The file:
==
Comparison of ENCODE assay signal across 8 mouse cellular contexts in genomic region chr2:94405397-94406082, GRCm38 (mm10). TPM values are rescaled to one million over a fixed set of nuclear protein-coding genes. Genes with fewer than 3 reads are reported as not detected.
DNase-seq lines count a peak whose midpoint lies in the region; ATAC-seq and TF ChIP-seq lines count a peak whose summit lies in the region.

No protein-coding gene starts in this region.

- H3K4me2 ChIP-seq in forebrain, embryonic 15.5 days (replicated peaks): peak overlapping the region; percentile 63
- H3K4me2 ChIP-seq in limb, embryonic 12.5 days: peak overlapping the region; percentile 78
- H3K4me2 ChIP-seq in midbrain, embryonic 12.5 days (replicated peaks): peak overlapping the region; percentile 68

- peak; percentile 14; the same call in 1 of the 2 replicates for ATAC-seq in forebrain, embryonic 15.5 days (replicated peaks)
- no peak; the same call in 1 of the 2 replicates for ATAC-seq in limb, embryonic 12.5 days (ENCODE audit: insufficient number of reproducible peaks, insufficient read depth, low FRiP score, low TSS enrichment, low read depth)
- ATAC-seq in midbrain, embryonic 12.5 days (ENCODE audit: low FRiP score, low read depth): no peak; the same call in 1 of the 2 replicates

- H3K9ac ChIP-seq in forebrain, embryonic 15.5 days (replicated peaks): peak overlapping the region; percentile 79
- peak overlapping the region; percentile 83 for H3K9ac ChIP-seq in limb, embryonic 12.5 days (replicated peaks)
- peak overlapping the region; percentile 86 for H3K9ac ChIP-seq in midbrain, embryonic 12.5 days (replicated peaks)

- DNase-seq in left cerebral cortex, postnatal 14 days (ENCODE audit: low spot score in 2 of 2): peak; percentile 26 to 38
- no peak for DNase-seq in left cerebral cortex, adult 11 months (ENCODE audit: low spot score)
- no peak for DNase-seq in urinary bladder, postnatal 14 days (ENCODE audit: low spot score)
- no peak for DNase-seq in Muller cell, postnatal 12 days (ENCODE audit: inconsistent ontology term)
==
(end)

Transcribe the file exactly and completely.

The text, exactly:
Comparison of ENCODE assay signal across 8 mouse cellular contexts in genomic region chr2:94405397-94406082, GRCm38 (mm10). TPM values are rescaled to one million over a fixed set of nuclear protein-coding genes. Genes with fewer than 3 reads are reported as not detected.
DNase-seq lines count a peak whose midpoint lies in the region; ATAC-seq and TF ChIP-seq lines count a peak whose summit lies in the region.

No protein-coding gene starts in this region.

- H3K4me2 ChIP-seq in forebrain, embryonic 15.5 days (replicated peaks): peak overlapping the region; percentile 63
- H3K4me2 ChIP-seq in limb, embryonic 12.5 days: peak overlapping the region; percentile 78
- H3K4me2 ChIP-seq in midbrain, embryonic 12.5 days (replicated peaks): peak overlapping the region; percentile 68

- peak; percentile 14; the same call in 1 of the 2 replicates for ATAC-seq in forebrain, embryonic 15.5 days (replicated peaks)
- no peak; the same call in 1 of the 2 replicates for ATAC-seq in limb, embryonic 12.5 days (ENCODE audit: insufficient number of reproducible peaks, insufficient read depth, low FRiP score, low TSS enrichment, low read depth)
- ATAC-seq in midbrain, embryonic 12.5 days (ENCODE audit: low FRiP score, low read depth): no peak; the same call in 1 of the 2 replicates

- H3K9ac ChIP-seq in forebrain, embryonic 15.5 days (replicated peaks): peak overlapping the region; percentile 79
- peak overlapping the region; percentile 83 for H3K9ac ChIP-seq in limb, embryonic 12.5 days (replicated peaks)
- peak overlapping the region; percentile 86 for H3K9ac ChIP-seq in midbrain, embryonic 12.5 days (replicated peaks)

- DNase-seq in left cerebral cortex, postnatal 14 days (ENCODE audit: low spot score in 2 of 2): peak; percentile 26 to 38
- no peak for DNase-seq in left cerebral cortex, adult 11 months (ENCODE audit: low spot score)
- no peak for DNase-seq in urinary bladder, postnatal 14 days (ENCODE audit: low spot score)
- no peak for DNase-seq in Muller cell, postnatal 12 days (ENCODE audit: inconsistent ontology term)